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Say No to Boycotts

             In her essay “Devastating Beauty,” Teal Pfeifer states: “A boycott is the most effective way to rid the print medium of emaciated models and eliminate the harmful effects they cause.” Pfeifer proposes that consumers are in complete control when it comes to marketing the images of thin, beautiful women in magazines. She also explains that if women would stop buying the magazines that publish such images, it would help prevent the people who bear bulimia and anorexia. I disagree with Pfeifer’s boycotting plan because in today’s society, the sexy, thin, gorgeous stereotype is not only in magazines, but it is ubiquitously in movies, television, newspapers, books, and advertisements. .
             With a nation filled with mass media depicting women with a so-called “perfect” figure and a gorgeous face, it is quite hard for a boycott on magazines to be successful. While magazines engulf this stereotypical woman, so do movies, television, billboards, newspapers, books, commercials and the Internet. The media is powerful in a society because it feeds off the demand of consumers. If these magazines were not in demand there would not be such a problem. But, the majority of consumers of magazines such as “Cosmopolitan” and “Glamour” are slim and fit; therefore a boycott would not be very effective to “rid” the harmful effects emaciated models cause. Not only are Americans advertising skinny, sexy, beautiful models, but also it is happening globally. .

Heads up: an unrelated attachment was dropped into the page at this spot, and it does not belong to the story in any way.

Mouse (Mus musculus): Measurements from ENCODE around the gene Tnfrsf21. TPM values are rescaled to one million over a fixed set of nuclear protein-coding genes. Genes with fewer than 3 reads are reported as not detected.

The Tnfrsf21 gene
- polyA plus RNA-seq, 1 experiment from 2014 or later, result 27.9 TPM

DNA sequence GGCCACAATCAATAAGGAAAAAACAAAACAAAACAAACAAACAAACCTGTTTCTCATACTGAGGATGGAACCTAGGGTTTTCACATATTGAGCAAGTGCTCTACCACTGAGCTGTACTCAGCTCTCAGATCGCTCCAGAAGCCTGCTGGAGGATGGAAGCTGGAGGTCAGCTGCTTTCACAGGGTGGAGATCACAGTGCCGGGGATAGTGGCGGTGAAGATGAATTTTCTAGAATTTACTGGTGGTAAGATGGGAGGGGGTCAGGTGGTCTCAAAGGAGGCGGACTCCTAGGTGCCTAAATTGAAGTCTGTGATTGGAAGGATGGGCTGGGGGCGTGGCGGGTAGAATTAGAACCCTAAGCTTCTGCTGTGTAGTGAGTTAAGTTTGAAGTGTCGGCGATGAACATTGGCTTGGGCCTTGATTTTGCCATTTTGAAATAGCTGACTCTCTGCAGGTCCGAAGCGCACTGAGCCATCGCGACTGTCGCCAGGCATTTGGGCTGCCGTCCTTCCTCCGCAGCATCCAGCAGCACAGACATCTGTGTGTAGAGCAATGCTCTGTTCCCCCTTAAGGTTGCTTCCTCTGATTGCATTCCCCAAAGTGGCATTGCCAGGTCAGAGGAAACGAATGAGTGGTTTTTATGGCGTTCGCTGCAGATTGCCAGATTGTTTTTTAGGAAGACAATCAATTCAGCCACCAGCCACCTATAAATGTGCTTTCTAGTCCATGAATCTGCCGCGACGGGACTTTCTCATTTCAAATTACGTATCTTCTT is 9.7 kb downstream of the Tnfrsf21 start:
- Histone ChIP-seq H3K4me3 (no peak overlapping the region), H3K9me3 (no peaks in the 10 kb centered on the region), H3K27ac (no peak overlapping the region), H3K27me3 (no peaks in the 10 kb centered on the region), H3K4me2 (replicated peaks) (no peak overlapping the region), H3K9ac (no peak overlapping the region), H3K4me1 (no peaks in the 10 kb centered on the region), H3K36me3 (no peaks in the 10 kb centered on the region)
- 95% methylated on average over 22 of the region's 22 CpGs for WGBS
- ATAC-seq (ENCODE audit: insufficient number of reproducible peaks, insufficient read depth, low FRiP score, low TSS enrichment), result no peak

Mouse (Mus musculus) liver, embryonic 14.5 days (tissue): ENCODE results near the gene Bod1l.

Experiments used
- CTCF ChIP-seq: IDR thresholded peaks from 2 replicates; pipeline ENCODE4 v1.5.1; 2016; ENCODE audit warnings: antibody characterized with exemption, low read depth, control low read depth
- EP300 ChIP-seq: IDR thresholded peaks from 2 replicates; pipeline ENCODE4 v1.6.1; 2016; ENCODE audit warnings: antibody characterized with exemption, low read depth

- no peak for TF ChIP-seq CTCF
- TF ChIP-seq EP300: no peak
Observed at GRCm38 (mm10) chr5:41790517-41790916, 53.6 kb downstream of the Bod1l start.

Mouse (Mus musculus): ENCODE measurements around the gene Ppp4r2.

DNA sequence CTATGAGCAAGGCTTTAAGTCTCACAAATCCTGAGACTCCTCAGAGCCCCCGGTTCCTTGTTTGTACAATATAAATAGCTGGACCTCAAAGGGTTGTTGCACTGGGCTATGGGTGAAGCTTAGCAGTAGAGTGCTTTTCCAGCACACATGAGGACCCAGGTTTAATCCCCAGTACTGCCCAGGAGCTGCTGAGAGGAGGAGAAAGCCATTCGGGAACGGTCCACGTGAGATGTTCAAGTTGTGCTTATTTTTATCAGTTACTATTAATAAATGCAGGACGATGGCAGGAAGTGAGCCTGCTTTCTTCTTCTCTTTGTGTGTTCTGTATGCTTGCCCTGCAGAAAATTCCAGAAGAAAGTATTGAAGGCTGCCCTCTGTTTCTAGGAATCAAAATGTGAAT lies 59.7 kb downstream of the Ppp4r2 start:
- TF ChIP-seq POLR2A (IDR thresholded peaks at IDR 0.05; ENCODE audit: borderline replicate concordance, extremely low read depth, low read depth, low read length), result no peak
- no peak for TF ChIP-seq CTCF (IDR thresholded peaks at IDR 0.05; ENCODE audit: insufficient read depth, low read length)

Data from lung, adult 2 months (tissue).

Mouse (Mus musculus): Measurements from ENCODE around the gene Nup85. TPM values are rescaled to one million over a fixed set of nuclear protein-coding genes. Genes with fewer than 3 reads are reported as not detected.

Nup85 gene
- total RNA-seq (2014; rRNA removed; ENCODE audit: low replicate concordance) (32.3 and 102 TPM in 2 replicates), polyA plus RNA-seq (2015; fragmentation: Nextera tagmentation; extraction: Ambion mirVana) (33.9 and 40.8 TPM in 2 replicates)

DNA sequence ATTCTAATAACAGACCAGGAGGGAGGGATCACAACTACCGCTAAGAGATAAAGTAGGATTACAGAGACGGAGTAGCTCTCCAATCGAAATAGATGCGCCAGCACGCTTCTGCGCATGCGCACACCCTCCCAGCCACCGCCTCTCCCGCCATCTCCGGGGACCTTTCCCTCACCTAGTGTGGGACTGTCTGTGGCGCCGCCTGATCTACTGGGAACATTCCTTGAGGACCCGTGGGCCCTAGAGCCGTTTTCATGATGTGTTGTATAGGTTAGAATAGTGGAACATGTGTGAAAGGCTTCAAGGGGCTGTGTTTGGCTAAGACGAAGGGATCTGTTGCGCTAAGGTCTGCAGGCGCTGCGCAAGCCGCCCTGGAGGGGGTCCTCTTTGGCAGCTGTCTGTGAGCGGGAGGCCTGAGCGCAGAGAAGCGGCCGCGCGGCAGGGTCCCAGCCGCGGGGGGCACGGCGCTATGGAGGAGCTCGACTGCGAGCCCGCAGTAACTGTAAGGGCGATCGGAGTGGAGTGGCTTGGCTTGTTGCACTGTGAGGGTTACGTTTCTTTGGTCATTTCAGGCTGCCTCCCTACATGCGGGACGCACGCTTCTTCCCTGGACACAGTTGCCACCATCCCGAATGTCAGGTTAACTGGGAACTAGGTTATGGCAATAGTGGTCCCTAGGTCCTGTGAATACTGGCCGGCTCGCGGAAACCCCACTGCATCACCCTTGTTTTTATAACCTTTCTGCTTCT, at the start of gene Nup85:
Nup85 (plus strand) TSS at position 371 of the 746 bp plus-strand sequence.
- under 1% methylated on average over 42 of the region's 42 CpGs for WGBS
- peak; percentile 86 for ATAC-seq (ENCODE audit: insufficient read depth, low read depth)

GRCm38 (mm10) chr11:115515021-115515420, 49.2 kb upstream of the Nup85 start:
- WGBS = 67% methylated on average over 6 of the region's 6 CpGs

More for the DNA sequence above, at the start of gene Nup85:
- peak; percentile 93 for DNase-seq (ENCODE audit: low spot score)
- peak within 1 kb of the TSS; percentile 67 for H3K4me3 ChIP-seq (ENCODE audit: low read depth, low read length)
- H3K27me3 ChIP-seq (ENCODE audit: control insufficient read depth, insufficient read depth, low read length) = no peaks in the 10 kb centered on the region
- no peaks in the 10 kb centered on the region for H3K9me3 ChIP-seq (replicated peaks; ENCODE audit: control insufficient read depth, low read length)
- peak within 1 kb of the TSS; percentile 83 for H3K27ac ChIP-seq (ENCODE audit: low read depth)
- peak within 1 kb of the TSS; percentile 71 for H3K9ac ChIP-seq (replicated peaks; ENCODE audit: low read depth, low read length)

Many other countries are portraying this “perfect” model image, but the issue is not as big as it is in the United States. I think people are overreacting. The skinny women in television ads, billboards, magazines, and newspapers are models. “Model” is the key word. These women are just doing their job being a model. They get paid for taking care of themselves and then posing in front of photographers or filmmakers.